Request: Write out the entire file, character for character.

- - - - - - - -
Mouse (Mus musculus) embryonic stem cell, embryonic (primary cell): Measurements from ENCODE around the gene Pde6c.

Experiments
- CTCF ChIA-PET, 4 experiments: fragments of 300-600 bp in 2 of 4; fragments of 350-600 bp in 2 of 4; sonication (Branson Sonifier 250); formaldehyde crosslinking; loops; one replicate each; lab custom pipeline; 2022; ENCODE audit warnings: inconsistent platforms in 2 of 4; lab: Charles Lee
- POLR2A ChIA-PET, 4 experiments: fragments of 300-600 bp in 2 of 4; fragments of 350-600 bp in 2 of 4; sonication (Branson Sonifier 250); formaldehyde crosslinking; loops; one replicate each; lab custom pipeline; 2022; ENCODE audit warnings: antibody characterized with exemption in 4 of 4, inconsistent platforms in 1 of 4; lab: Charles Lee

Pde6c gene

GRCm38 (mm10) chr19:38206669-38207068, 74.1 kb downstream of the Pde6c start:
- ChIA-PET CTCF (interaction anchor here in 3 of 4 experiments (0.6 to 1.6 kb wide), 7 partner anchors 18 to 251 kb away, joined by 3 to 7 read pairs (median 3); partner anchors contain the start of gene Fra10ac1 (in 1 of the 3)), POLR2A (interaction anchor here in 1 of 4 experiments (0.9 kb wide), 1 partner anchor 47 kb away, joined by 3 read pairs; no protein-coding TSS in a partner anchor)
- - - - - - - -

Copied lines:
Mouse (Mus musculus) embryonic stem cell, embryonic (primary cell): Measurements from ENCODE around the gene Pde6c.

Experiments
- CTCF ChIA-PET, 4 experiments: fragments of 300-600 bp in 2 of 4; fragments of 350-600 bp in 2 of 4; sonication (Branson Sonifier 250); formaldehyde crosslinking; loops; one replicate each; lab custom pipeline; 2022; ENCODE audit warnings: inconsistent platforms in 2 of 4; lab: Charles Lee
- POLR2A ChIA-PET, 4 experiments: fragments of 300-600 bp in 2 of 4; fragments of 350-600 bp in 2 of 4; sonication (Branson Sonifier 250); formaldehyde crosslinking; loops; one replicate each; lab custom pipeline; 2022; ENCODE audit warnings: antibody characterized with exemption in 4 of 4, inconsistent platforms in 1 of 4; lab: Charles Lee

Pde6c gene

GRCm38 (mm10) chr19:38206669-38207068, 74.1 kb downstream of the Pde6c start:
- ChIA-PET CTCF (interaction anchor here in 3 of 4 experiments (0.6 to 1.6 kb wide), 7 partner anchors 18 to 251 kb away, joined by 3 to 7 read pairs (median 3); partner anchors contain the start of gene Fra10ac1 (in 1 of the 3)), POLR2A (interaction anchor here in 1 of 4 experiments (0.9 kb wide), 1 partner anchor 47 kb away, joined by 3 read pairs; no protein-coding TSS in a partner anchor)